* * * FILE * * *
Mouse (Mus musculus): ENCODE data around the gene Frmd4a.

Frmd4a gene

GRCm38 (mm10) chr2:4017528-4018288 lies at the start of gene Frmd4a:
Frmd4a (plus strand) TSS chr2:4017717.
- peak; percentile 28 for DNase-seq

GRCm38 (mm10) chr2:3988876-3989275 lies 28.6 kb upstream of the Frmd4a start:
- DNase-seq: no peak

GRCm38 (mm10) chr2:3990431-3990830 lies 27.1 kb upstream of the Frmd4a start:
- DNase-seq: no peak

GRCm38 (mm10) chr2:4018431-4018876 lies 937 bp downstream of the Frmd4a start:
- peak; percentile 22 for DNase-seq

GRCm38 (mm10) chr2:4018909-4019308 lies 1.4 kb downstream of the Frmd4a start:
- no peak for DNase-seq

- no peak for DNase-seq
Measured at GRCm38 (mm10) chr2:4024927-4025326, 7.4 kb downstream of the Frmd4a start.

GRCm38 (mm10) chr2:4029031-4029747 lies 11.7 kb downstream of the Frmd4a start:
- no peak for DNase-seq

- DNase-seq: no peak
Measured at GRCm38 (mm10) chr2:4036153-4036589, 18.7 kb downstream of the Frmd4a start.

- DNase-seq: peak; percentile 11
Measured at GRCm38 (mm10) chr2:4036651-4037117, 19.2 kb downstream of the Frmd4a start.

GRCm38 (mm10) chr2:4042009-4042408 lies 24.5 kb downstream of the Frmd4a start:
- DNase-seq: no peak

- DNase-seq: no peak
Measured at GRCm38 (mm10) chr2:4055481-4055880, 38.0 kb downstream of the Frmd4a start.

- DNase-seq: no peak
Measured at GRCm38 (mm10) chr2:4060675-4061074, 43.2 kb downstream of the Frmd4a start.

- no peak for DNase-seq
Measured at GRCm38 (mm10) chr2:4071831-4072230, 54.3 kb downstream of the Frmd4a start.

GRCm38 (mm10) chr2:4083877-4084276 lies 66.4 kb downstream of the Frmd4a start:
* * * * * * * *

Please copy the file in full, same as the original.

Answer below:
Mouse (Mus musculus): ENCODE data around the gene Frmd4a.

Frmd4a gene

GRCm38 (mm10) chr2:4017528-4018288 lies at the start of gene Frmd4a:
Frmd4a (plus strand) TSS chr2:4017717.
- peak; percentile 28 for DNase-seq

GRCm38 (mm10) chr2:3988876-3989275 lies 28.6 kb upstream of the Frmd4a start:
- DNase-seq: no peak

GRCm38 (mm10) chr2:3990431-3990830 lies 27.1 kb upstream of the Frmd4a start:
- DNase-seq: no peak

GRCm38 (mm10) chr2:4018431-4018876 lies 937 bp downstream of the Frmd4a start:
- peak; percentile 22 for DNase-seq

GRCm38 (mm10) chr2:4018909-4019308 lies 1.4 kb downstream of the Frmd4a start:
- no peak for DNase-seq

- no peak for DNase-seq
Measured at GRCm38 (mm10) chr2:4024927-4025326, 7.4 kb downstream of the Frmd4a start.

GRCm38 (mm10) chr2:4029031-4029747 lies 11.7 kb downstream of the Frmd4a start:
- no peak for DNase-seq

- DNase-seq: no peak
Measured at GRCm38 (mm10) chr2:4036153-4036589, 18.7 kb downstream of the Frmd4a start.

- DNase-seq: peak; percentile 11
Measured at GRCm38 (mm10) chr2:4036651-4037117, 19.2 kb downstream of the Frmd4a start.

GRCm38 (mm10) chr2:4042009-4042408 lies 24.5 kb downstream of the Frmd4a start:
- DNase-seq: no peak

- DNase-seq: no peak
Measured at GRCm38 (mm10) chr2:4055481-4055880, 38.0 kb downstream of the Frmd4a start.

- DNase-seq: no peak
Measured at GRCm38 (mm10) chr2:4060675-4061074, 43.2 kb downstream of the Frmd4a start.

- no peak for DNase-seq
Measured at GRCm38 (mm10) chr2:4071831-4072230, 54.3 kb downstream of the Frmd4a start.

GRCm38 (mm10) chr2:4083877-4084276 lies 66.4 kb downstream of the Frmd4a start: